Originally Posted by TJGoSurf
Now I understand. You have the philosophy you make more money than me so you should pay more in taxes. Quite the silly way to look at things. I looked up what tax bracket I would have been in right after the Reagan era tax cuts. Screw the poor if I have to give up half my income that I worked so hard to get. I make six figures but that was only after getting shot for five years as an infantryman, then spending the next few years in a engineering college barely getting by on my GI Bill (that I paid for to receive), and then getting sent back to the same awful countries to show them how to extract their oil. I deserve everything I get.
You may find this hard to believe but no corporation pays income tax. Yes, you will say the corporate income tax is XX% but that doesn't matter as a corporation will merely raise their prices to make up the difference.
With a third of the country on some form of welfare now I think cutting government programs might be the best idea. If people are no longer being taken care of they find other means to support themselves.
I served in an earlier period, pay was lower, but if you survived, benefits were better. You might want to look into price elasticity and product substitution. The last President that served in the regular military was Carter.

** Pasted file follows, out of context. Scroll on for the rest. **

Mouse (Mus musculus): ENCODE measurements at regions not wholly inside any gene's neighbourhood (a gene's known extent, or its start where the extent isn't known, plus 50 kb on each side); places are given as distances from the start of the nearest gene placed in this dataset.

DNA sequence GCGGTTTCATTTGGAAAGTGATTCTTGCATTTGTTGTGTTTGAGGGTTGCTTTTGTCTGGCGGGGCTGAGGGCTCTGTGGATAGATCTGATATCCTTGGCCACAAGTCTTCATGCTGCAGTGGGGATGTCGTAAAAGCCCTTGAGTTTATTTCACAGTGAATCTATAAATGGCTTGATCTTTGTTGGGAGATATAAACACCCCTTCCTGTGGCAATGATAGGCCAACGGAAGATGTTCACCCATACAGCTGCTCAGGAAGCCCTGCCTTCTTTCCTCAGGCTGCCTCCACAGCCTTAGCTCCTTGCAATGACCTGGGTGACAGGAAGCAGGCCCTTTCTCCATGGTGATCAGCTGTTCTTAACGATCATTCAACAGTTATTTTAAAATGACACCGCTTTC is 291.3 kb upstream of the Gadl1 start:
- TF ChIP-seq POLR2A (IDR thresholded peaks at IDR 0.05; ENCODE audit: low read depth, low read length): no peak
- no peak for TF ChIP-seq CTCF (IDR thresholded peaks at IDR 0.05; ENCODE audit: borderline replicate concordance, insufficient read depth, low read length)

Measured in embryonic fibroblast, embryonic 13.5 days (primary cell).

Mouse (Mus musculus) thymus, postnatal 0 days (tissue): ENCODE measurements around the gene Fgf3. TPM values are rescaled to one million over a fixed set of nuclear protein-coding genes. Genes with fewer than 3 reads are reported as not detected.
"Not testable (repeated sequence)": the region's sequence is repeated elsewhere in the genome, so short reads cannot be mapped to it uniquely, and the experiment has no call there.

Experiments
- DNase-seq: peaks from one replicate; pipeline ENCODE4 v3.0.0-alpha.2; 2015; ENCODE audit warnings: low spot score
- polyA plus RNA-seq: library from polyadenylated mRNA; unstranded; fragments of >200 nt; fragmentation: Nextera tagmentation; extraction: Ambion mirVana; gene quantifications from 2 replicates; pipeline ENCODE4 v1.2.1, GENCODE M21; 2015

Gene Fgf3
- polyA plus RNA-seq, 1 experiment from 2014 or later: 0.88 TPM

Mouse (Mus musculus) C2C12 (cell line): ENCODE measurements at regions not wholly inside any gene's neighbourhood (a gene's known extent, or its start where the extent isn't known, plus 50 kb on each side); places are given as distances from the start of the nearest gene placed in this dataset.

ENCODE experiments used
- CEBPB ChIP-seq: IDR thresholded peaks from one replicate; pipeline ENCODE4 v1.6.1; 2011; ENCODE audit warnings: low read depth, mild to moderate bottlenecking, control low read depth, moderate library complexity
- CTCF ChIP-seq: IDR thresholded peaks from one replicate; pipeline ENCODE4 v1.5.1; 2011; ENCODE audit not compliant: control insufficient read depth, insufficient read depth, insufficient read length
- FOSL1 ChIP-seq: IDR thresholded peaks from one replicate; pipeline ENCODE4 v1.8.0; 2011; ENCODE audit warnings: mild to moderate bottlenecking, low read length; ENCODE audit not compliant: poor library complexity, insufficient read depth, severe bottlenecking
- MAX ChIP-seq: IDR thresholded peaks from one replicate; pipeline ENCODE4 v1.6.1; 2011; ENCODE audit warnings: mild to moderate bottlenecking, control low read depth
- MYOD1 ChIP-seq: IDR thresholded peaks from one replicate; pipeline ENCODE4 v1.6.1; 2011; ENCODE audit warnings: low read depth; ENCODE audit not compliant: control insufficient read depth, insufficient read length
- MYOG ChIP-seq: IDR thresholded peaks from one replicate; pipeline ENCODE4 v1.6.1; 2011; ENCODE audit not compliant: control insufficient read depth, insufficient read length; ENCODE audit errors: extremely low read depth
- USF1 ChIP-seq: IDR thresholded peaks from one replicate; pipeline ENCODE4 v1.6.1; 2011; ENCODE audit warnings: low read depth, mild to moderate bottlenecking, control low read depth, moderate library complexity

G.I. Bill - Wikipedia, the free encyclopedia
As the funding levels increased, the numbers of veterans entering higher education rose correspondingly. In 1976, ten years after the first veterans became eligible, the highest number of Vietnam-era veterans were enrolled in colleges and universities. By the end of the program, proportionally more Vietnam-era veterans (6.8 million out of 10.3 million eligible) had used their benefits for higher education than any previous generation of veterans.[citation needed
Contrary to some stereotypes of Vietnam veterans, most who served in Vietnam used their benefits to construct productive and successful lives after service.[citation needed
] Education benefits during the Vietnam era did not have the same impact on higher education as the original 1944 Bill because higher education had become much more commonplace in America.[citation needed
] But the G.I. Bills of this period did have a similarly positive impact on the lives of the beneficiaries